“You’re an outsider, and that is just one of the things that makes you perfect for the position.” He lowered his voice. “I’m tired of it all getting mired by politics. You won’t let personal loyalties or other concerns affect your judgment.” She nodded, knowing that was true. She had no husband or children, no outside distractions. The mission was the only thing that mattered—and always had been.

“Are you sure I can’t go?” she asked, already knowing the answer. Though flattered that he wanted her to run the women’s operation, it would still be a distant second-best to actually deploying as one of the agents in the field.

“Without the paperwork, you couldn’t possibly.” He was right, of course. In London, she might be able to hide her background. But to get papers to send her over, especially now, while her citizenship application was pending, was another matter entirely. “Anyway, this is much more important. You’re the head of a department now. We need you to recruit the girls. Train them. It has to be someone they trust.”

“Me?” Eleanor knew the other women who worked at SOE saw her as cold and distant, not the type they would invite to lunch or tea, much less confide in.

“Eleanor,” the Director continued, his voice low and stern, eyes piercing. “Few of us are finding ourselves where we expected at the start of the war.”

That, she reflected, was more true than he possibly could have known. She thought about what he was asking. A chance to take the helm, to try to fix all of the mistakes that she’d been forced to watch from the sidelines these many months, powerless to do anything. Though one step short of actual deployment, this would be an opportunity to do so much more.

“We need you to figure out where the girls belong and get them there,” the Director continued on, as though it had all been settled and she’d said yes. Inwardly, Eleanor felt conflicted. The prospect of taking this on was appealing. At the same time, she saw the enormity of the task splayed before her on the table like a deck of cards. The men already faced so much, and while in her heart she knew that the women were the answer, getting them ready would be Herculean. It was too much, the kind of involvement—and exposure—that she could hardly afford.

Then she looked up at the photos on the wall of fallen SOE agents, young men who had given everything for the war. She imagined the German security intelligence, the Sicherheitsdienst, at their French headquarters on the Avenue Foch in Paris. The SD was headed by the infamous Sturmbannführer Hans Krueger, a former concentration camp commandant who Eleanor knew from the files to be as cunning as he was cruel. There were reports of his using the children of locals to coerce confessions, of hanging prisoners alive from meat hooks to withdraw information before leaving them there to die. He was undoubtedly planning the downfall of more agents even as they spoke.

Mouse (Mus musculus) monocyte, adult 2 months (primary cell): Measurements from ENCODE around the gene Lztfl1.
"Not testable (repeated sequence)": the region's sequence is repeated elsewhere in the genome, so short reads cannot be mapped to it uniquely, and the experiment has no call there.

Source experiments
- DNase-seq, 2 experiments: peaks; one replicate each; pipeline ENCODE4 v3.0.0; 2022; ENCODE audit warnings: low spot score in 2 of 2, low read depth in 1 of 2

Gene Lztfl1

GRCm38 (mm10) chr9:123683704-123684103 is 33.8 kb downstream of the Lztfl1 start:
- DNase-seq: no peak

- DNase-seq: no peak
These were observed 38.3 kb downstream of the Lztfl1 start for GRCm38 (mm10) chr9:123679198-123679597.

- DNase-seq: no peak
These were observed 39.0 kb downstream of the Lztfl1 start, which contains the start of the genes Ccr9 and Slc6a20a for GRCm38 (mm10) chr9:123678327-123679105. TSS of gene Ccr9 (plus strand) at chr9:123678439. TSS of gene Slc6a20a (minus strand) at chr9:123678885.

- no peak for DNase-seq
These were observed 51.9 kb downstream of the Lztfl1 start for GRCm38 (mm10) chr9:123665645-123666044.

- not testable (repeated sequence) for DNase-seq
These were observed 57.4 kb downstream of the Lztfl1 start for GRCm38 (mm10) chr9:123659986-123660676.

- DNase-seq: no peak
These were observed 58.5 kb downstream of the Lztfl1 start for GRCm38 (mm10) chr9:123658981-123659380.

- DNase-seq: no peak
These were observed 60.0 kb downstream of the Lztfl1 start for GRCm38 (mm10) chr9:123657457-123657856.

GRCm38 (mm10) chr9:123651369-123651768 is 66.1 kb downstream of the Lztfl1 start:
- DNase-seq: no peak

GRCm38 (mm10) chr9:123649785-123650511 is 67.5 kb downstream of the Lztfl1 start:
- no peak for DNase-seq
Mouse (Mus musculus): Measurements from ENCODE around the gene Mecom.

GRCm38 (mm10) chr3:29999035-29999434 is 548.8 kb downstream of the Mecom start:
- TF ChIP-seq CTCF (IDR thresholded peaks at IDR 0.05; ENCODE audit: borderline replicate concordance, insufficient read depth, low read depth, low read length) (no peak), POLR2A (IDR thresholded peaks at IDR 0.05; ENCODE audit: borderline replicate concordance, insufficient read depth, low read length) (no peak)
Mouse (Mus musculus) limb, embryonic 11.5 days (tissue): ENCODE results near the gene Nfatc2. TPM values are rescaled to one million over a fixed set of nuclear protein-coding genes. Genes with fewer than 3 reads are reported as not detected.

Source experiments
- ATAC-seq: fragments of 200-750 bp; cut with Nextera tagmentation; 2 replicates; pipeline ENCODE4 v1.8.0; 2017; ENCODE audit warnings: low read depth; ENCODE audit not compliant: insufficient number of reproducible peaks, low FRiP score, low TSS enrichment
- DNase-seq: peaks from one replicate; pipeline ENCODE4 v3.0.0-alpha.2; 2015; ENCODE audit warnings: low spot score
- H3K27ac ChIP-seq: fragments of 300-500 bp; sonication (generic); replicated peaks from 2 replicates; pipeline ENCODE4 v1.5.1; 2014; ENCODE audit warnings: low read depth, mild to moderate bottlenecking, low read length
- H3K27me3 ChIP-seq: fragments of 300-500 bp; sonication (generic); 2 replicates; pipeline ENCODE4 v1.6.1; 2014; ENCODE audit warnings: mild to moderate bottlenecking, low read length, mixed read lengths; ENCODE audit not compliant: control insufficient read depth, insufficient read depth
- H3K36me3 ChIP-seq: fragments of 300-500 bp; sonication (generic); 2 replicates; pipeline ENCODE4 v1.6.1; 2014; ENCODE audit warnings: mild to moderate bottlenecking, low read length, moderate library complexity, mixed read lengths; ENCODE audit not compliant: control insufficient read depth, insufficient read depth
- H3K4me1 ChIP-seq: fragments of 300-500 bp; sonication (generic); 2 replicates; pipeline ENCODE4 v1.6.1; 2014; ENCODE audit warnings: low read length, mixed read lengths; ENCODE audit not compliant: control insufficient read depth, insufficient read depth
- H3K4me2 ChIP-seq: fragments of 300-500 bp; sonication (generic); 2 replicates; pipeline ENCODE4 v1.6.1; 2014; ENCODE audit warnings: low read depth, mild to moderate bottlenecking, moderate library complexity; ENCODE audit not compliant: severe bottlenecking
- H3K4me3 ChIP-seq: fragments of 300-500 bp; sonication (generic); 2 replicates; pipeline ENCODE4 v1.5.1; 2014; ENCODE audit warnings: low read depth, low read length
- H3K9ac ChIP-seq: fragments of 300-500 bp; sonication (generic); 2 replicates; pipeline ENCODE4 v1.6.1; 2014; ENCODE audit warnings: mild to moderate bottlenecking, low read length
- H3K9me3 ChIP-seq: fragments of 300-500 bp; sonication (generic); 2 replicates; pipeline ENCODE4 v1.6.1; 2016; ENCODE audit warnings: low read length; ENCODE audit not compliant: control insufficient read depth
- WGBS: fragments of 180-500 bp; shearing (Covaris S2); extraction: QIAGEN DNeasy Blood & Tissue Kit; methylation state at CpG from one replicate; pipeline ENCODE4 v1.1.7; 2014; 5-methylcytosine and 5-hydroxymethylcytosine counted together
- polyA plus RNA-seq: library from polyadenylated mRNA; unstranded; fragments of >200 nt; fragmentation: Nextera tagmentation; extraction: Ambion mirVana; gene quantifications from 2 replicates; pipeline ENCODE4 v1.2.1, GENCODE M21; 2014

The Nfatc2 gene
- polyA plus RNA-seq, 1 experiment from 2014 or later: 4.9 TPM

Eleanor knew then that she had no choice but to take on the task. “Fine. I’ll need complete control,” she added. It was always important to go first when setting the terms.

“You shall have it.”

“And I report only to you.” Special sectors would, in other circumstances, report through one of the Director’s deputies. Eleanor peered out of the corner of her eye at Michaels, who lingered in the hallway. He and the other men would not be happy about her having the Director’s ear, even more so than she already had. “To you,” she repeated for emphasis, letting her words sink in.

“No bureaucratic meddling,” the Director promised. “You report only to me.” She could hear then the desperation in his voice, how very much he needed her to make this work.

Chapter Three


London, 1943

The last place Marie would have expected to be recruited as a secret agent (if indeed she could have anticipated it at all) was in the loo.